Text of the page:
DOL Seeks Supreme Court Review of the Invalidation of its Mortgage Loan Officer Overtime Ruling

By: Thomas H. Petrides, John L. Longstreth

On February 28, 2014 the Department of Labor, represented by the Solicitor General, petitioned for Supreme Court review of an appellate decision invalidating a 2010 DOL administrative ruling that determined mortgage loan officers generally do not qualify for the administrative exemption from overtime under the Fair Labor Standards Act. The U.S. Court of Appeals for the D.C. Circuit held last July that a prior administrative ruling issued in a 2006 DOL Opinion Letter was established law and that DOL was therefore required to use notice and comment rulemaking to change it. The 2006 Opinion Letter had previously determined that loan officers could qualify for the administrative exemption and therefore would be ineligible for overtime pay based on that exemption. The Solicitor General argues that requiring notice and comment for an interpretive rule in any circumstances is inconsistent with the Administrative Procedure Act, which exempts interpretive rules from notice and comment requirements, and therefore the 2010 interpretation should be reinstated. The petition also argues that the D.C. Circuit decision is inconsistent with the rulings of at least two other federal appeals courts.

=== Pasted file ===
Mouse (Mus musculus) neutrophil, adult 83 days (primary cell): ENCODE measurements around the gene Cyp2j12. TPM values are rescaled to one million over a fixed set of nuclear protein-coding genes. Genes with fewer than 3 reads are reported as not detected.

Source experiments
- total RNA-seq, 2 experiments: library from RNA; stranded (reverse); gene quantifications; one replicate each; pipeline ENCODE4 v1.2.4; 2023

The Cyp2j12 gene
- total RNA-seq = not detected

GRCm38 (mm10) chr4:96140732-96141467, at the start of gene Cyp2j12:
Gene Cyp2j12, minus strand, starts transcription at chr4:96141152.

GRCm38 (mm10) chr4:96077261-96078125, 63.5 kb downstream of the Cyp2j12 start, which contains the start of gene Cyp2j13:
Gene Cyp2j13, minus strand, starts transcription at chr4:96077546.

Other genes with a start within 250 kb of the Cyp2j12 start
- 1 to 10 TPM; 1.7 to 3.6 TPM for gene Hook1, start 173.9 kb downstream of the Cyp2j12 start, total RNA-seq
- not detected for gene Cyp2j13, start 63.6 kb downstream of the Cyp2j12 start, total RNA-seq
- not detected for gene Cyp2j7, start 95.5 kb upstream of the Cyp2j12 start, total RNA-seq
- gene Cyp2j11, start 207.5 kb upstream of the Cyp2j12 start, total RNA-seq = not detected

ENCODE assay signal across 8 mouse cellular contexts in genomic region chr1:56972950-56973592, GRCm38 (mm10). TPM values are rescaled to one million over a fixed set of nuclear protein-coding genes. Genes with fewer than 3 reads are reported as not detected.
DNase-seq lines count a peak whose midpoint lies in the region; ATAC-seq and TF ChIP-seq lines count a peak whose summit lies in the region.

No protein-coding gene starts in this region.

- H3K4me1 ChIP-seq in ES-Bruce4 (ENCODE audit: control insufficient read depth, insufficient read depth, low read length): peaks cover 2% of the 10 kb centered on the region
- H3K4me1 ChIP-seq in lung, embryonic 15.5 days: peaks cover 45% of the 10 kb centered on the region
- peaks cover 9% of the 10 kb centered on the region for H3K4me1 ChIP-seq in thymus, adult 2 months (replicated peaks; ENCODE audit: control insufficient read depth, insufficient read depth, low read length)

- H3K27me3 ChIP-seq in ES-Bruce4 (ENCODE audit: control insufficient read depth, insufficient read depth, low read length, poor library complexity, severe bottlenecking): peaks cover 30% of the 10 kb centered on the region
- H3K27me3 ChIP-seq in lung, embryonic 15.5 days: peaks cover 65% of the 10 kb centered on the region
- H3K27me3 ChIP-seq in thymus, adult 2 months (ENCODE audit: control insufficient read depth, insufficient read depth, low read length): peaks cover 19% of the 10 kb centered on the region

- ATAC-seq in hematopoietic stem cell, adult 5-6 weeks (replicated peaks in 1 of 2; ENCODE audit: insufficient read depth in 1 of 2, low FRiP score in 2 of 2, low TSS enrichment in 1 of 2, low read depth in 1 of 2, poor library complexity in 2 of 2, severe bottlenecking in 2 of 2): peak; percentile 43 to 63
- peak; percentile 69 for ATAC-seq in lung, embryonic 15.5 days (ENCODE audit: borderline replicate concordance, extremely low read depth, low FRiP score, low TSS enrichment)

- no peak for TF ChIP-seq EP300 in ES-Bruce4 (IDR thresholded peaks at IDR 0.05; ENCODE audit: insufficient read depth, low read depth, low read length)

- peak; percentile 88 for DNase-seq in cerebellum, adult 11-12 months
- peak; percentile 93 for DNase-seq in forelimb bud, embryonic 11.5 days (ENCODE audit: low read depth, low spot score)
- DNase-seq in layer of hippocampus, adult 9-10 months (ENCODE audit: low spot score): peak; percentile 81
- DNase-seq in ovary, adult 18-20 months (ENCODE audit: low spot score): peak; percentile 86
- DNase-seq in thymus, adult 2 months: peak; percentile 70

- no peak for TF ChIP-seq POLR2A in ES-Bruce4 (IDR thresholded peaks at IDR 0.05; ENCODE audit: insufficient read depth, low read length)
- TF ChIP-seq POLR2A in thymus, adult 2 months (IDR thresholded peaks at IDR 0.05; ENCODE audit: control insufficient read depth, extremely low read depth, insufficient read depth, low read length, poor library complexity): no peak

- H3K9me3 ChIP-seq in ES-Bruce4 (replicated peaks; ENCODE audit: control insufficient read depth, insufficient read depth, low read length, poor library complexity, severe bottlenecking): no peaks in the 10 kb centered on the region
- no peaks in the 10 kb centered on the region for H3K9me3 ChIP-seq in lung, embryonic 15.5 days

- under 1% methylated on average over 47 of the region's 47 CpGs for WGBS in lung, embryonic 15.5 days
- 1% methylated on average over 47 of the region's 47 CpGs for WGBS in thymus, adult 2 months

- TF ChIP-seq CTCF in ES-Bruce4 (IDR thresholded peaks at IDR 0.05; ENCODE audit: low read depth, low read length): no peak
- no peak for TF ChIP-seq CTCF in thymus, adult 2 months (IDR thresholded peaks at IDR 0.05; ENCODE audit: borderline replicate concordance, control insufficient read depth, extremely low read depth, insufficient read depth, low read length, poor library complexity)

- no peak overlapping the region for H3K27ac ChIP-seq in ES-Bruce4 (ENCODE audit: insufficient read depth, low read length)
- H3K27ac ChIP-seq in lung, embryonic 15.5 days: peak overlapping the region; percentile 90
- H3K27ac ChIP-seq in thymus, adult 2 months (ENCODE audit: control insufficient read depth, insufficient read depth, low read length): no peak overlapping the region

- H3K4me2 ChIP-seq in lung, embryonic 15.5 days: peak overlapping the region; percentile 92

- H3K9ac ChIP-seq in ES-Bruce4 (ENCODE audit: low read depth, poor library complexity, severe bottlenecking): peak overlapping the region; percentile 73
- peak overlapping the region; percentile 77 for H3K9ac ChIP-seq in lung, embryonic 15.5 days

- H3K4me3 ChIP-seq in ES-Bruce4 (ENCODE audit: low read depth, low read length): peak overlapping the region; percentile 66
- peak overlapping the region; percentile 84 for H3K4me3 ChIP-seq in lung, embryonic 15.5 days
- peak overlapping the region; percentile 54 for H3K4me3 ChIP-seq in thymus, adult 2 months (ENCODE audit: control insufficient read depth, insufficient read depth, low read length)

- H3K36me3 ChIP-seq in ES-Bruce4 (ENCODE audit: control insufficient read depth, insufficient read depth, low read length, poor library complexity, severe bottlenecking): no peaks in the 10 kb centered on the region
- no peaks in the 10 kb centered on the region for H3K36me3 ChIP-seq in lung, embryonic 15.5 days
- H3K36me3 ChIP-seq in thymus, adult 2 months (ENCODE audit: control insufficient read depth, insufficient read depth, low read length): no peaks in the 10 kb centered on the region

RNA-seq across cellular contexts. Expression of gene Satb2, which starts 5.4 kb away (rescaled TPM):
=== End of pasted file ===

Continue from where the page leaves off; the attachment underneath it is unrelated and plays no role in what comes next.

The Supreme Court frequently, but not invariably, accepts cases in which the Solicitor General seeks review. Opposition to the petition is due in 30 days (unless the time is extended) and the Supreme Court will decide shortly after that opposition is filed whether to take the case. That decision will almost certainly be made before the Supreme Court ends its term in June. If the Supreme Court were to take the case, it would be heard and decided next term.

The filing of the Solicitors General’s petition seeking review does not stay the lower court rulings. Following the July decision, interveners in the case had sought review by the entire panel of the appeals court, but that petition was denied in October 2013. The district court then issued an order on remand from the court of appeals that the 2010 DOL interpretation is vacated and set aside, and therefore of no continuing effect. If the Supreme Court decides to take this case, the issue will be whether the 2010 DOL interpretation should remain vacated or not. However, the court will not be deciding the ultimate issue of whether mortgage loan officers may qualify for the administrative exemption.



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